So when I recently found out that Tura Satana was going to be a special guest at Midnight Mass for a screening of Faster Pussycat, Kill! Kill!, I couldn't pass up the opportunity to go and see my idol in the flesh. When I arrived, the line was already wrapped around the block. The smell of clove cigarettes hung in the air as I walked past drag queens dressed-up in full Varla garb; older post-punks sneaking hooch and looking fashionably bored; death rock kids huddled in groups and smoking cigarettes; and B-movie aficionados ready with their favorite memorabilia for Tura to sign. As I was parking my bike I caught a glimpse of HER. I expected her to be a giant, to be six feet tall -- bigger than life. But in reality she was a tiny little lady, with a big smile on her face. Wearing an outfit that resembled her costume in Faster Pussycat, Kill! Kill!, Satana walked down the red carpet in front of the Bridge Theater and into a mob scene.
I had gone to Midnight Mass during its humble beginnings, so I was completely unprepared for the glitz and glamour in store for the audience. Since 1998, this midnight summer screening series has featured cult classics like John Water's Desperate Living, Doris Wishman's Double Agent 73, and Paul Verhoeven's modern romp Showgirls. The official mistress of ceremonies, Peaches Christ, presides over the spectacle, which has included lap dancing and a wet t-shirt contest. For this special evening, Peaches Christ, the hostess of Midnight Mass, pulled out all the stops with the pre-show entertainment, unveiling her new single Idol Worship, a live floorshow complete with a gaggle of wild go-go dancers and a clip reel of Tura Satana's cinematic legacy. The house was packed; there was electricity in the air and a sense of anticipation, knowing that Tura Satana would soon grace the stage.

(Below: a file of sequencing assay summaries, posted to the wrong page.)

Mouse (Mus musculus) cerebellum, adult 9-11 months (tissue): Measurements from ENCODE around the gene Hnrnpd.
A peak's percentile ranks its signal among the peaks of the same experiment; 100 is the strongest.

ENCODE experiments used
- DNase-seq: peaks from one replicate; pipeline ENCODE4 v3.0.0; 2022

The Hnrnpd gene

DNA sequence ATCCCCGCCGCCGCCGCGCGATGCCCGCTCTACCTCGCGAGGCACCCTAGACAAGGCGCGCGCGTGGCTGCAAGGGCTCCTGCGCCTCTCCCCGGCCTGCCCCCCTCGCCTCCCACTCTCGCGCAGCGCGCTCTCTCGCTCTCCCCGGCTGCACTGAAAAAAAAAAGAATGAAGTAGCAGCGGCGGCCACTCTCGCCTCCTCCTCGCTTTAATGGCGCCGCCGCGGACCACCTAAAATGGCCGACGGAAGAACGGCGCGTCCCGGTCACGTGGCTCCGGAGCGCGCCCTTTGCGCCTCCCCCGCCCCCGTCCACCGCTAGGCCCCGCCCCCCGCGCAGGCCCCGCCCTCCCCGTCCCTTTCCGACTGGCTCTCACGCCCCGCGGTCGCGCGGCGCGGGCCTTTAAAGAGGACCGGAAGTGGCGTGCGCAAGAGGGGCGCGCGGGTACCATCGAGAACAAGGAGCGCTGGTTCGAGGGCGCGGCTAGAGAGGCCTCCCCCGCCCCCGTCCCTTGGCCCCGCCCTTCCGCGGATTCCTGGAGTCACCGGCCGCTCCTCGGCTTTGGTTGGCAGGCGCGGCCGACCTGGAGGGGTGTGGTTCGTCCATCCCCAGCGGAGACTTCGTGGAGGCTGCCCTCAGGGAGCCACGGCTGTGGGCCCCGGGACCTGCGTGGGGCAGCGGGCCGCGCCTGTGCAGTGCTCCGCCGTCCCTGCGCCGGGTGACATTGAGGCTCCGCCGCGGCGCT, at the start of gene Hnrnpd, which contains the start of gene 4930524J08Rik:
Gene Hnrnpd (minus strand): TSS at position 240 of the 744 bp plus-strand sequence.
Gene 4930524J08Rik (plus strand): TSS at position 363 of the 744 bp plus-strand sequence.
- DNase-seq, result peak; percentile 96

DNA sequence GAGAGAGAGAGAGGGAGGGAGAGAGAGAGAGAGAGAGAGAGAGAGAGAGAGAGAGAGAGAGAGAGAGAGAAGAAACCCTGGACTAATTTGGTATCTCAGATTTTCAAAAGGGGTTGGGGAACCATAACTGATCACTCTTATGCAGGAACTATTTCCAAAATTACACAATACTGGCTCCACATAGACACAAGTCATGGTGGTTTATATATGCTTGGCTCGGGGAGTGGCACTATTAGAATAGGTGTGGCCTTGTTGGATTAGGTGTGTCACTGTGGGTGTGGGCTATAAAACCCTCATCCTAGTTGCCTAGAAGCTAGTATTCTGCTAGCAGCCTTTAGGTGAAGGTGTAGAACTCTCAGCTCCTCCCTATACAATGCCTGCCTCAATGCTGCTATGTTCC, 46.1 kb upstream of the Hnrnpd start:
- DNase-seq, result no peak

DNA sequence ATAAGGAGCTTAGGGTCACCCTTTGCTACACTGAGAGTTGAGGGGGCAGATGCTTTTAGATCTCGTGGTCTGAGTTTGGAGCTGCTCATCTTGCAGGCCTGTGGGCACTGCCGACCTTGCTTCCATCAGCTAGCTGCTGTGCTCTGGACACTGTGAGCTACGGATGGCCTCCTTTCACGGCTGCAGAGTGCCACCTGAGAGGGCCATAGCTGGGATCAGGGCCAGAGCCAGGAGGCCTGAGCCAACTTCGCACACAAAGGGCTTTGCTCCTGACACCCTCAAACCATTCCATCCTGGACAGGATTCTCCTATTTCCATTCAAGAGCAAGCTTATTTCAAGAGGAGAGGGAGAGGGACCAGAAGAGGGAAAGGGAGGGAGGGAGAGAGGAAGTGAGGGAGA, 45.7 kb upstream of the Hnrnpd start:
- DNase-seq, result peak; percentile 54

The minute Satana walked onto the stage, the audience went wild. People were genuinely excited and probably shocked to be in the same room with an icon whose image had graced the cover of countless posters, t-shirts and B-movie magazines. I have to admit I was pretty star-struck. Satana proved to be just as amazing in real life, as the image plastered across the screen. She was funny, feisty and incredibly gracious during her interview, which was an intriguing mix of gossip, banter and intimate details from her personal life. Tura shared her experiences growing up Asian American and having to protect herself from the anti-Japanese sentiment she faced in the U.S. following World War II. She talked about learning karate in reaction to a vicious attack and learning to take care of herself at an early age. On a less serious note, Satana displayed the astonishing muscle control she learned to exert over her cleavage after years of tassel twirling in her legendary career as a burlesque dancer. She revealed her clandestine affair with Elvis and flashed a diamond ring he had given her as a gift. After the interview concluded and the lights went down, Faster Pussycat, Kill! Kill! was projected and Tura Satana's persona lit up the screen. She was a giant again. Her iconic image was still as powerful as the first time I saw it on a tiny black and white TV.
Check out the last Midnight Mass show of the summer, which will feature the San Francisco Underground Short Film Festival on August 20th. Find out more at peacheschrist.com.